Sunday night on HBO brought you the latest episode of "True Detective" and the crazy antics of Lena Dunham and company but it also premiered their latest series, "Looking."
The brainchild of buzzy British director Andrew Haigh and writer Michael Lannan, the series focuses on a group of tight knit friends as they live and love in the city of San Francisco. The pilot episode, titled "Looking For Now" showcased all of the trademark elements that made Haigh's previous film a critical success: the attention to setting and a sense of realism and naturalism that a lot of other series lack.
Here are some of the biggest moments from last night's premiere.
Let's Talk About Sex
From the opening scene where main character Patrick attempts to unsuccessfully hook up with a man in the park and to the very successful threesome that Agustin and his boyfriend initiate in their art studio, the show definitely has plenty of awkward, funny and intimate interactions. And while there are plenty of salacious moments, it's clear that the sex scenes drive the characters and story rather than focusing on the act.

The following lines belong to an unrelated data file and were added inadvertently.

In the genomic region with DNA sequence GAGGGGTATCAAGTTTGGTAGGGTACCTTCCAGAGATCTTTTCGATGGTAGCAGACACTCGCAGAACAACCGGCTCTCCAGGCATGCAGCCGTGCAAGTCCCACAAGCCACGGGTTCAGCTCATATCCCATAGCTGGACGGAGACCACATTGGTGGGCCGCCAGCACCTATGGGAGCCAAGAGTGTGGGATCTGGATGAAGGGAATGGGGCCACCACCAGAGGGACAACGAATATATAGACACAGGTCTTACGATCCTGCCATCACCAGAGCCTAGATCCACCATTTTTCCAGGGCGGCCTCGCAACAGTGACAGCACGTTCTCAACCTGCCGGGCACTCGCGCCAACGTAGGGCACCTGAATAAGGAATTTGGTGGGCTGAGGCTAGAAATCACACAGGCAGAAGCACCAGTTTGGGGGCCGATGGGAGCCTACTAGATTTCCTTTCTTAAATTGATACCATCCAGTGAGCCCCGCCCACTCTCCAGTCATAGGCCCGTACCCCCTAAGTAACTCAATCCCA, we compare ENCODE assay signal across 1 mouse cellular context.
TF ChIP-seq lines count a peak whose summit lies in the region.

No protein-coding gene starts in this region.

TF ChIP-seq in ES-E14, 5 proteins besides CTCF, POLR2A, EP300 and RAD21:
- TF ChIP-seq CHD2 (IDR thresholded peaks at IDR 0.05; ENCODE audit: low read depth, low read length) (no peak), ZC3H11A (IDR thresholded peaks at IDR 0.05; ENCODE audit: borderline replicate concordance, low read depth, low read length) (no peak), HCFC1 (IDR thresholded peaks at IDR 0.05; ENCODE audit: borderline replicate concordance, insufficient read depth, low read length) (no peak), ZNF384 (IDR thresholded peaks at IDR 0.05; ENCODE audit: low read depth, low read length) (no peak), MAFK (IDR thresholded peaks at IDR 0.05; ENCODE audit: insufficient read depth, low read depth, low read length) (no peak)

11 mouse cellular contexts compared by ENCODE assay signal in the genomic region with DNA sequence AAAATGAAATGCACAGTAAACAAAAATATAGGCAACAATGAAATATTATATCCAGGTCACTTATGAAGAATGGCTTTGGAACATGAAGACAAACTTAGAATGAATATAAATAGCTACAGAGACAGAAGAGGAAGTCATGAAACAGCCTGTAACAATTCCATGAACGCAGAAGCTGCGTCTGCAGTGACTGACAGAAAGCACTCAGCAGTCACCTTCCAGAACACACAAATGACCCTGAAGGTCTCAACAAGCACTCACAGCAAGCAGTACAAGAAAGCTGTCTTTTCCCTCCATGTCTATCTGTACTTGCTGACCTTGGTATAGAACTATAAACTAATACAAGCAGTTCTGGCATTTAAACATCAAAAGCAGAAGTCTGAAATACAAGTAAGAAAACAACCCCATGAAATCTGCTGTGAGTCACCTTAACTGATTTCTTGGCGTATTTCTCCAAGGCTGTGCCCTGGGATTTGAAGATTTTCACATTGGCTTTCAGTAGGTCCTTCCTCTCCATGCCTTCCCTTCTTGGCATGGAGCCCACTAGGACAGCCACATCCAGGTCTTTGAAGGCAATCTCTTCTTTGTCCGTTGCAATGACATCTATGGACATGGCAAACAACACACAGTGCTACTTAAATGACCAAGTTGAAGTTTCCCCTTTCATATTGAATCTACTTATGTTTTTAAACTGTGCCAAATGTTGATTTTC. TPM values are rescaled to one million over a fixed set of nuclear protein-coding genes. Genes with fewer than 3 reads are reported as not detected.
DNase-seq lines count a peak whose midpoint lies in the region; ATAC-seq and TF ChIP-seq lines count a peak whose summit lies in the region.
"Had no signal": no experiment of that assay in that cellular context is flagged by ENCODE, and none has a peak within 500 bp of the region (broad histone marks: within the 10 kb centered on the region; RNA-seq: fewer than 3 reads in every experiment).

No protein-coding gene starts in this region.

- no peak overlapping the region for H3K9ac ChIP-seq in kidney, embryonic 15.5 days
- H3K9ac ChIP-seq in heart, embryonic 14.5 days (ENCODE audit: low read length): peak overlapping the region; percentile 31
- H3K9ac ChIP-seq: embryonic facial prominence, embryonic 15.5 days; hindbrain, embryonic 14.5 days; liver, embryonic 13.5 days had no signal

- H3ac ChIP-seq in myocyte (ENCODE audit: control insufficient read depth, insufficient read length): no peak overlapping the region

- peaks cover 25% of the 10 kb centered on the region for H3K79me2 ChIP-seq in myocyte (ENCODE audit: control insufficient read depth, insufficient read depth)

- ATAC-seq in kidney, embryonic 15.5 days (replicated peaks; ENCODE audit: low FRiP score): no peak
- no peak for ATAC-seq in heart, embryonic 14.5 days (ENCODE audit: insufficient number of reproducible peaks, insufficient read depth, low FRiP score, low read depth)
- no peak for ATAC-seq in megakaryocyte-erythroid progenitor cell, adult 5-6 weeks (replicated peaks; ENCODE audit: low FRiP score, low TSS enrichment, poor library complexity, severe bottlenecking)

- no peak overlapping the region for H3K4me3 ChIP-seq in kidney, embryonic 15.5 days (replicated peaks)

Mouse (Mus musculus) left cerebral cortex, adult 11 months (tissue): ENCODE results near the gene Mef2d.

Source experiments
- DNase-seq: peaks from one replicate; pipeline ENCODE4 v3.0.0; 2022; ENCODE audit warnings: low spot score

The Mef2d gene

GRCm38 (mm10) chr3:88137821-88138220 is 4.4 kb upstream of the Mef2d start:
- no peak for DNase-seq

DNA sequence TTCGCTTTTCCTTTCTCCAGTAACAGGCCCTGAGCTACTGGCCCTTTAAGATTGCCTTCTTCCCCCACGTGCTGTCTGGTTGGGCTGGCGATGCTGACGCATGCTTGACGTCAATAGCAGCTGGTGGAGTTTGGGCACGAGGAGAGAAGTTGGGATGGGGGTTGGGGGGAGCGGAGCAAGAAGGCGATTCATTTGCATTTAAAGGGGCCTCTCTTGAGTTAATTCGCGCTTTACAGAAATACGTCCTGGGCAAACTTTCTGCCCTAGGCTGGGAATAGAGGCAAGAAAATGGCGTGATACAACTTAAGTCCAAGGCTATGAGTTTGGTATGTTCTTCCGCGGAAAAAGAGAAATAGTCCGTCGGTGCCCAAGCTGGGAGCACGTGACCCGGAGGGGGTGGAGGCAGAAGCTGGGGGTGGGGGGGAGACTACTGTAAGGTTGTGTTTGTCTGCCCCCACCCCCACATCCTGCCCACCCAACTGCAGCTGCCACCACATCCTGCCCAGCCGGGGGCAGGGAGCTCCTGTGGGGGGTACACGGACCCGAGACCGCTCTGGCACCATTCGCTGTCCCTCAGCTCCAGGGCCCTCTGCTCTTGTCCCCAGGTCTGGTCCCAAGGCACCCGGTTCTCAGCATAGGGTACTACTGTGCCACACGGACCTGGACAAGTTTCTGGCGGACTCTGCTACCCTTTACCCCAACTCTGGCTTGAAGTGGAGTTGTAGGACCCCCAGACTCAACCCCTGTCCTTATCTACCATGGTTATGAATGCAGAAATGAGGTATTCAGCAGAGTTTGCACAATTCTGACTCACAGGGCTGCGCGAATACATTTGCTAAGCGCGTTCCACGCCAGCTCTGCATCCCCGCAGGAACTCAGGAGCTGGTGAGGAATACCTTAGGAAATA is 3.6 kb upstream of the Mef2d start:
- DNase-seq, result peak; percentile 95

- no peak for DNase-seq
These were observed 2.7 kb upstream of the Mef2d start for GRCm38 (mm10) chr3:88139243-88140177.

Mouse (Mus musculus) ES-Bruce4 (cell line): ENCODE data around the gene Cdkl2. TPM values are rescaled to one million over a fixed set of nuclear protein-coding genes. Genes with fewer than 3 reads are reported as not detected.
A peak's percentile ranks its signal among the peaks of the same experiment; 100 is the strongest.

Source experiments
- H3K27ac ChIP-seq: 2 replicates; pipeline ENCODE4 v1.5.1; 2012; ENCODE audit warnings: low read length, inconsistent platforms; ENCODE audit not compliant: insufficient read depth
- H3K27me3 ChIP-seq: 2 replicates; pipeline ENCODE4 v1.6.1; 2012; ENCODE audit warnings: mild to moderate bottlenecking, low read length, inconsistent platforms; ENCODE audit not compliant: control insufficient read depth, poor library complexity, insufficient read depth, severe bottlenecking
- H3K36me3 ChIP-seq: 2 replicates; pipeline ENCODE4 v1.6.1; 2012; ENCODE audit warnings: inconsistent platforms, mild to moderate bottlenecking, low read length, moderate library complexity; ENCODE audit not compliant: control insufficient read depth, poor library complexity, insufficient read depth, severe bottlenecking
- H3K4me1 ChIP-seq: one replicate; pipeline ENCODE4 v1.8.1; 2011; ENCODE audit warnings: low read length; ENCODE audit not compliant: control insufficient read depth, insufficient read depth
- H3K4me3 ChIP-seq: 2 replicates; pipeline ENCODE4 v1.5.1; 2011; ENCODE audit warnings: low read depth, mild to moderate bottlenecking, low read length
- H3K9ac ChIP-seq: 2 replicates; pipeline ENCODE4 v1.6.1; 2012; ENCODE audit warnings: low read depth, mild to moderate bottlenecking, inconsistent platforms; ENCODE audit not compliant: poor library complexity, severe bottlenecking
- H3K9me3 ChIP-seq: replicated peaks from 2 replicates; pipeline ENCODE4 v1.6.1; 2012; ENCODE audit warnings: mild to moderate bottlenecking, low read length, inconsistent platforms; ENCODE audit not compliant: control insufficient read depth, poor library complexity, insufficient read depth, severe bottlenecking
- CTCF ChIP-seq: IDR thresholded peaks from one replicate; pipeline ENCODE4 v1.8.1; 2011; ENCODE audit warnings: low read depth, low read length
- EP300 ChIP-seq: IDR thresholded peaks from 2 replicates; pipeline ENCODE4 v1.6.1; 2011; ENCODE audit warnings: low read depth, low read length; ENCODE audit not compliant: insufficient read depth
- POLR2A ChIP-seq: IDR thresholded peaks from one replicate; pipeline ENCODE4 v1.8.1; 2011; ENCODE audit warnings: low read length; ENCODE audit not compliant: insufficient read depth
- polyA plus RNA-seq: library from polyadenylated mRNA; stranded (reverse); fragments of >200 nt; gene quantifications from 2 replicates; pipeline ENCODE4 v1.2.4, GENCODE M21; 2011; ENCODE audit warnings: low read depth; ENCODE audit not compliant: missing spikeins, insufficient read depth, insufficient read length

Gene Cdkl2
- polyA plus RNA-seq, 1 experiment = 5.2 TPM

Oakland Is Cheaper
The rent is too high in San Francisco. That's one of the reasons that Agustin decides to move in with his boyfriend in Oakland. But as we see later in the episode, Agustin clearly misses life in the city. Will this cause friction in their seemingly happy relationship? Stay tuned to see if Agustin can truly give up life in the city for domesticity in the suburbs.
"Instagram Filters Ruin Everything"
Apparently social media and online dating sites do not make finding love any easier. From Patrick's dislike of Instagram filters and his date from hell with someone he met on "Ok Cupid," the show seems to take a skeptical view if people can find real connections over the Internet. Which leads us to...
The Subway Scene
After Patrick's disaster date, he takes the subway back home only to encounter a young man looking across the car. That guy strikes up a conversation with Patrick, flirting, teasing and making a genuine and sweet connection with each other. It's a cliché we've seen many times before, but in the hands of Andrew Haigh and Michael Lannan it's a scene that is simultaneously romantic, funny, touching and achingly real that you can't help but root for Patrick to track him down.